Intel Teases Next-Gen Sierra Forest Xeons With 288 E-Cores For 5G Infrastructure

hero gelsinger siera forest
Mobile World Congress started today, and at the show, Intel is offering a demo of its upcoming Xeon processors code-named Sierra Forest. Those parts are expected to launch later this year, but you won't find them in desktops or even in workstations. Sierra Forest is a fairly-specialized processor meant for infrastructure, particularly in the field of communications. Instead of power-thirsty P-cores, it comes with up to 288 Crestmont E-cores.

We've already written extensively about Sierra Forest when Intel first announced it, so we won't re-tread that ground. Head to our previous coverage if you're curious about why someone would want such a processor. Instead, let's take a look at Intel's latest remarks on these new CPUs. The company posted a press release announcing the chips today, and it focuses on the fact that Sierra Forest could save network operators a lot of money over time.

An overview of the cores in Sierra Forest. Top: Intel CEO Gelsinger holds a Sierra Forest sample.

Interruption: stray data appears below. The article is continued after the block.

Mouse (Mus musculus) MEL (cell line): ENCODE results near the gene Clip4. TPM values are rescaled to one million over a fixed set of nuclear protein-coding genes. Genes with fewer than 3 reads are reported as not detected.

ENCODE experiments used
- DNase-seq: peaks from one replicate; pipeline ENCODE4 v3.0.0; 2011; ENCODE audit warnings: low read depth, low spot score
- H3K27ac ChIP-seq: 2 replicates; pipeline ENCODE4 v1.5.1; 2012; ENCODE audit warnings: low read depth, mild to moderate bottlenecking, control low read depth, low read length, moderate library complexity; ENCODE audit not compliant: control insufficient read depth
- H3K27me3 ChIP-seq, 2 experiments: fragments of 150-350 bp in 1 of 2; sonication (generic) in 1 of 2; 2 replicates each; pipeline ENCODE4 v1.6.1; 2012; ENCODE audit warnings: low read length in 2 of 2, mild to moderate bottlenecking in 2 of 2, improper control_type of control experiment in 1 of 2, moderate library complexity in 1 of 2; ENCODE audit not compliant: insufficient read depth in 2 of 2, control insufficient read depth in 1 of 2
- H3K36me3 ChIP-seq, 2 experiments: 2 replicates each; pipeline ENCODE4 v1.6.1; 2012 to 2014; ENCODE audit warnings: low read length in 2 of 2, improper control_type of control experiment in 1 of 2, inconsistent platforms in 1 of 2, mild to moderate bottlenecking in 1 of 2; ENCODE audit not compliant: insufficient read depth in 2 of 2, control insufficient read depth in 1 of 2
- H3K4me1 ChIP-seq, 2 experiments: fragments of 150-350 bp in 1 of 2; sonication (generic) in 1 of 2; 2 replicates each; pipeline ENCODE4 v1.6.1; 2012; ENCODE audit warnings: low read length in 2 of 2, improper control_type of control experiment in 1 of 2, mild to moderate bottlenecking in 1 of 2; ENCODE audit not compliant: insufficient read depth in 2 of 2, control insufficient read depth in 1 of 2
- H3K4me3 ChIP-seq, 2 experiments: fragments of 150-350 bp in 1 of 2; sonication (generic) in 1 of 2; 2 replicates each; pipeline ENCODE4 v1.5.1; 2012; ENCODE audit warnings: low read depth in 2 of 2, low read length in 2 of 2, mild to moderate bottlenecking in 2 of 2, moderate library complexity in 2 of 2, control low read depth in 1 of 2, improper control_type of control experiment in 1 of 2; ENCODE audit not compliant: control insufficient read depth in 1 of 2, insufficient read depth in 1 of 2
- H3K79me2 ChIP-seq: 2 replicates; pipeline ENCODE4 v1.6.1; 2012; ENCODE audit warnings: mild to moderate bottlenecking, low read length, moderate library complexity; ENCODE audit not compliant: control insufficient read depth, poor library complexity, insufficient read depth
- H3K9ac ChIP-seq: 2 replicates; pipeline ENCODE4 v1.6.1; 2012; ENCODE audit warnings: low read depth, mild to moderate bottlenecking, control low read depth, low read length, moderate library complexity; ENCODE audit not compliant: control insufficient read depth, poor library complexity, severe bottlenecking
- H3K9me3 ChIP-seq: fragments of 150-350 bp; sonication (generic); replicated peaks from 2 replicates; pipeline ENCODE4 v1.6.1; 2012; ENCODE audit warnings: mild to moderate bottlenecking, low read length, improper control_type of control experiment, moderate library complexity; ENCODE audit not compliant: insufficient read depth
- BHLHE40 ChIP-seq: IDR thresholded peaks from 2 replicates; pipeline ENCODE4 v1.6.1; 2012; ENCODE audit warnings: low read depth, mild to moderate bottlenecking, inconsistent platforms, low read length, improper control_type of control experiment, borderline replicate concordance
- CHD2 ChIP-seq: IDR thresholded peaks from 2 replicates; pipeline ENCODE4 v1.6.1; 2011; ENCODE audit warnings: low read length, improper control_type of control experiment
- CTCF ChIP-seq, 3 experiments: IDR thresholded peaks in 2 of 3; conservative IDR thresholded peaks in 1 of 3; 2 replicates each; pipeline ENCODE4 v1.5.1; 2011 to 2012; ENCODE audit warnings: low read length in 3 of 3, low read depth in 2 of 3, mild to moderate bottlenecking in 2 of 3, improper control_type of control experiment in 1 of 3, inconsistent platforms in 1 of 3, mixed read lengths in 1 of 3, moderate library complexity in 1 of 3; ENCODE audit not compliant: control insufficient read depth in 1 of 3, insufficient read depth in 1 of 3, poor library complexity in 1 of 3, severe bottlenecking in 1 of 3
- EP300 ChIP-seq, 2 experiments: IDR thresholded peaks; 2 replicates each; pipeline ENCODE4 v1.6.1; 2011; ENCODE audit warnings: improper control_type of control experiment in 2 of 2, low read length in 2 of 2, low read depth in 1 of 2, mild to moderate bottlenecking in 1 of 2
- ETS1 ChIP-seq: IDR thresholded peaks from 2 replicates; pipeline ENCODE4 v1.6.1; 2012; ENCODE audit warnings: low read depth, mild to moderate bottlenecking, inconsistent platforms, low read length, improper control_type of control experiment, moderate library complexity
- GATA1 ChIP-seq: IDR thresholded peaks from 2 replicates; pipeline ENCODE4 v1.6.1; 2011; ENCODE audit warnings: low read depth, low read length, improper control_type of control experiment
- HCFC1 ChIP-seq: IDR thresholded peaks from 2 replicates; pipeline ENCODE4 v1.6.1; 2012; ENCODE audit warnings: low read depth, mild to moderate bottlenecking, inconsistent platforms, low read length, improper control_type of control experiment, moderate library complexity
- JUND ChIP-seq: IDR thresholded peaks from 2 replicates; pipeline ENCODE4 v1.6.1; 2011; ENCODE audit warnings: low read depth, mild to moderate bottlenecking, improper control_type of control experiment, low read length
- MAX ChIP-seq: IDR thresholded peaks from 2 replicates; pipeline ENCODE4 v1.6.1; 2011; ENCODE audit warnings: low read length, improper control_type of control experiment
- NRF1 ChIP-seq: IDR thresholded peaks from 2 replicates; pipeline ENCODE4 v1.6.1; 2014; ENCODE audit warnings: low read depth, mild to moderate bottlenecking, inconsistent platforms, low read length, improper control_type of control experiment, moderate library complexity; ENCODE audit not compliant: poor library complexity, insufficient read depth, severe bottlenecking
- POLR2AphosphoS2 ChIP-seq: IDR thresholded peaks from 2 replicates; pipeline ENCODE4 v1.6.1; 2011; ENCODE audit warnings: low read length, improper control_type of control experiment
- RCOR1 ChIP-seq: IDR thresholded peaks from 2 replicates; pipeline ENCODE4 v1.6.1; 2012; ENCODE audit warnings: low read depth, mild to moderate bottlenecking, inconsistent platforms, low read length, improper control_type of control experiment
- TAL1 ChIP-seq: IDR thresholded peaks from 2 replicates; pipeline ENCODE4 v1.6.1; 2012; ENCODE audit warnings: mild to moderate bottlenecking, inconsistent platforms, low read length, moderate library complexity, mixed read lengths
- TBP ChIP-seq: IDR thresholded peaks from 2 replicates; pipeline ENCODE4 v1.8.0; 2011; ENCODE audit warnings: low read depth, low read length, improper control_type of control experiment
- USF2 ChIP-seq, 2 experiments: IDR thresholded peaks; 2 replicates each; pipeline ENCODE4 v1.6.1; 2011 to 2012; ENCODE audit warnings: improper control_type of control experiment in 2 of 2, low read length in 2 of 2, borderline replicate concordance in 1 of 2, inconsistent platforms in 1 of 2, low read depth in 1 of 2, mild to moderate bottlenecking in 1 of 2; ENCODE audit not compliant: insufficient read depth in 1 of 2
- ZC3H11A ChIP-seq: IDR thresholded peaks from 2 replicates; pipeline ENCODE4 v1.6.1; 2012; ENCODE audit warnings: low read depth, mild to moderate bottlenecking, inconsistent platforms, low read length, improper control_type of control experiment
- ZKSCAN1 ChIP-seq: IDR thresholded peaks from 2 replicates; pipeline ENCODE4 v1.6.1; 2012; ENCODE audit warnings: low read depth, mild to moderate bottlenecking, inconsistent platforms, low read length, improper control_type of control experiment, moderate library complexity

It's just as NVIDIA CEO Jensen Huang said: the more you buy, the more you save—except in this case, we're talking about energy costs and the all-important "total cost of ownership" (TCO) metric. Intel says that Sierra Forest is "optimized for energy and TCO savings," yet also notes that these new parts could offer a "2.7x performance per rack improvement" thanks to the chips' exceptional density.

According to Intel, energy costs can be as much as 40% of the operating expense of running a mobile network. Assuming that's accurate, cutting power consumption should be a key focus of anyone administrating such a service. Intel says that Casa Systems has a demo at MWC showcasing "up to 50% power savings" thanks to both the new processors as well as Intel's "Infrastructure Power Manager" software. Of course, it doesn't explain what the comparison is against.


Big Blue's list of cooperators is quite impressive, and includes basically everyone who's anyone in the field of 5G communications. Names like NEC, Nokia, ZTE, SK Telecom, Telstra, Ericsson, and BT Group appear alongside names that are likely a little more familiar to the HotHardware audience, like Dell, HPE, and Samsung. Not all of these companies are committed to using Intel's new chip, but everyone is at least evaluating it, it seems.

Mobile network infrastructure is a perfect use case for a processor like Sierra Forest. Traffic routing isn't really compute-intensive, but the ability to handle hundreds of tasks simultaneously without thread contention is highly valuable in this kind of workload. If you're interested to read more about Sierra Forest, you can head over to Intel's site and check out the blog, or hit our previous coverage for more details.